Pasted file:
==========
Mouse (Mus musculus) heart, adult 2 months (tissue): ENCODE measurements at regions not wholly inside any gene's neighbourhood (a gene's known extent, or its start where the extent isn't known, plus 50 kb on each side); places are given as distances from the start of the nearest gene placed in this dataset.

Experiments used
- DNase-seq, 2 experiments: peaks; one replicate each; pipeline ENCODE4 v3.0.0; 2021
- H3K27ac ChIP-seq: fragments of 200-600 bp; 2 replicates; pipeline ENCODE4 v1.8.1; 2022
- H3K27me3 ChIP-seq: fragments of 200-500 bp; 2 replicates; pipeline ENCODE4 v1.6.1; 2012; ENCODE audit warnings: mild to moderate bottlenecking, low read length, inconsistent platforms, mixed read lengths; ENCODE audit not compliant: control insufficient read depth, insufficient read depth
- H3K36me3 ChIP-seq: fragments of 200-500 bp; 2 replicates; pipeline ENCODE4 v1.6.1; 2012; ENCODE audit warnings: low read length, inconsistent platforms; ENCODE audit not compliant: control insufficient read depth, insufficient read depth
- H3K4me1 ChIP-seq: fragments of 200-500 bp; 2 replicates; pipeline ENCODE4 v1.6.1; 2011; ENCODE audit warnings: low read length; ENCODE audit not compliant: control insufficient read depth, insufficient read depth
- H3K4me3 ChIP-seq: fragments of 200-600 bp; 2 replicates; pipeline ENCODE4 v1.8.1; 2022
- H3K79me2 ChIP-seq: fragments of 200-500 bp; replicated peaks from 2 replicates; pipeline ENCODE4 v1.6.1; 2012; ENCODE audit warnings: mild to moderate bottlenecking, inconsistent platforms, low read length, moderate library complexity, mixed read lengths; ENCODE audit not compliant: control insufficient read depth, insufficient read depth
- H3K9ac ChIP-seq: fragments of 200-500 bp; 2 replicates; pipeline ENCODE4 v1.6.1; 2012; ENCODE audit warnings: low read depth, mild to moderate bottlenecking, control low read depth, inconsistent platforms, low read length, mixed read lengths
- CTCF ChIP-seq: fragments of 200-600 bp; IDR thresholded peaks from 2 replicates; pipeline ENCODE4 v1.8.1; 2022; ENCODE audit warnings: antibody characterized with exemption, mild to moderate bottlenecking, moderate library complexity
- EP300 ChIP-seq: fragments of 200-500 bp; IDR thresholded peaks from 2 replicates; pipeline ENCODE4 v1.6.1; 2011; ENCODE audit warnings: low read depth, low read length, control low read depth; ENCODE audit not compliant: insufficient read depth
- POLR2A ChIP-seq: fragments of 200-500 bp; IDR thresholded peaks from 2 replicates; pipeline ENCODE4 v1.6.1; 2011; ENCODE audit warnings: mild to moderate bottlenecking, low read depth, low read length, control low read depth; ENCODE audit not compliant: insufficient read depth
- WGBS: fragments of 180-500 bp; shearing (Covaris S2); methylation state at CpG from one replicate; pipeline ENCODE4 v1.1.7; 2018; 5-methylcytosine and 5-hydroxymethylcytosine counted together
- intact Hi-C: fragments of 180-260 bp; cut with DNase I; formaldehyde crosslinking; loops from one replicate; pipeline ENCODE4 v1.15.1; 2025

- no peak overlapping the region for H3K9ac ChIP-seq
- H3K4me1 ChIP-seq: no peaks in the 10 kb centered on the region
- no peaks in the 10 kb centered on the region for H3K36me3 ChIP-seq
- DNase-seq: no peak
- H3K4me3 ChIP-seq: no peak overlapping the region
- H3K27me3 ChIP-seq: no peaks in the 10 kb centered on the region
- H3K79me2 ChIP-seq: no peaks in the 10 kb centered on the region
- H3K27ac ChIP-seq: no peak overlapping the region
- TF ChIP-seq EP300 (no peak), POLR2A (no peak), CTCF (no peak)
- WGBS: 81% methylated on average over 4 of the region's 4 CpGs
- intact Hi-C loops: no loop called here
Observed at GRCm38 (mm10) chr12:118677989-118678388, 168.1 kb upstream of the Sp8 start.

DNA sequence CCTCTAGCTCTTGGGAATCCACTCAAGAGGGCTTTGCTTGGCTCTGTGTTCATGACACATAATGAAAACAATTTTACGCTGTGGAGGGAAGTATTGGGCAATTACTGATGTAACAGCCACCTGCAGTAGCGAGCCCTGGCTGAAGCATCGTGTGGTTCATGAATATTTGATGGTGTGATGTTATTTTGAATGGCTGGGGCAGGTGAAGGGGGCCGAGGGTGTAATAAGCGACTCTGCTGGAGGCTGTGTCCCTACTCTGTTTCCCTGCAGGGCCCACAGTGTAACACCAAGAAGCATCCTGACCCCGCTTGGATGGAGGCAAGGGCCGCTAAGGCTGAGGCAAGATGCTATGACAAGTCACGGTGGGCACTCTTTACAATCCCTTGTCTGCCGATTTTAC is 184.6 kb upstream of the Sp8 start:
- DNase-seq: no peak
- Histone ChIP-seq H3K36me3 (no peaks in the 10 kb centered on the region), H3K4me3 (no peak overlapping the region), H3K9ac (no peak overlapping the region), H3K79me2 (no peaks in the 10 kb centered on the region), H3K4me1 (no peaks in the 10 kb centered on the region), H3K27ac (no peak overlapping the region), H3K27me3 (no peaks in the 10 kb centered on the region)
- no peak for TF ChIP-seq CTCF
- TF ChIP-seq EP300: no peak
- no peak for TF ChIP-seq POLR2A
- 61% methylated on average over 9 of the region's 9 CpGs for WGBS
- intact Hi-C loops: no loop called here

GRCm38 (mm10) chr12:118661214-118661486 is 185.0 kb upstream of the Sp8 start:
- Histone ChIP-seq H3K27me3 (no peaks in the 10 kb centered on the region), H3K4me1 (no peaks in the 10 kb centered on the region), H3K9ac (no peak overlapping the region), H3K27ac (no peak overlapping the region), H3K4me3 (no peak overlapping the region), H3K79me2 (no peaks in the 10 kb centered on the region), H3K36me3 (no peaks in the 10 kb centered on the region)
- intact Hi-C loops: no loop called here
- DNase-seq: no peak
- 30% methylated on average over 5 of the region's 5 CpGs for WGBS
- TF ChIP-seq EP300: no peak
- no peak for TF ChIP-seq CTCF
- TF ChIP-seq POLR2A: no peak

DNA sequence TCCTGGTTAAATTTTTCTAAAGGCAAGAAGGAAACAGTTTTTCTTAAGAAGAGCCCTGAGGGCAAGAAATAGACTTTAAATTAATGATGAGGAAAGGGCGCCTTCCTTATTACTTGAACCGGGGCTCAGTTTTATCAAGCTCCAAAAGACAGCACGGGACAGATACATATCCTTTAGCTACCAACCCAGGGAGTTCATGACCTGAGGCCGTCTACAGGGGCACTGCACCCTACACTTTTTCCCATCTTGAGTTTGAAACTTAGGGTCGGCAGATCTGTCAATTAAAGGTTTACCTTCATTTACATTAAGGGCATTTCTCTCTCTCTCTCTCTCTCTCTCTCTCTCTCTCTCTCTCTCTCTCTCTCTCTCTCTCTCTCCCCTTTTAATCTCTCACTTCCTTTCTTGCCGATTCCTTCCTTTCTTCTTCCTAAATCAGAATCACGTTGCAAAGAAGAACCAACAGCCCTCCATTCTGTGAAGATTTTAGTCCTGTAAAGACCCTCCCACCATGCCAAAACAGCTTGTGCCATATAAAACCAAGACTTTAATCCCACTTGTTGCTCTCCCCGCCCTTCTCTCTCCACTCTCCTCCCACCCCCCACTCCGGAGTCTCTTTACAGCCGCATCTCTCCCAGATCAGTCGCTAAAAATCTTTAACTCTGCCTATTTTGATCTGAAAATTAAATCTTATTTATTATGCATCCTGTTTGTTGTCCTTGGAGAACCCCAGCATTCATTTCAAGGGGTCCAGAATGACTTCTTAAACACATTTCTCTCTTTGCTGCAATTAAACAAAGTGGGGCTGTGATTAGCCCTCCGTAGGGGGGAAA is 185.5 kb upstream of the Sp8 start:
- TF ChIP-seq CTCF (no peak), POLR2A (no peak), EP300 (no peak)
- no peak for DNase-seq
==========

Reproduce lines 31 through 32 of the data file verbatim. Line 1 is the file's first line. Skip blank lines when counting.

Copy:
- no peak for TF ChIP-seq CTCF
- TF ChIP-seq EP300: no peak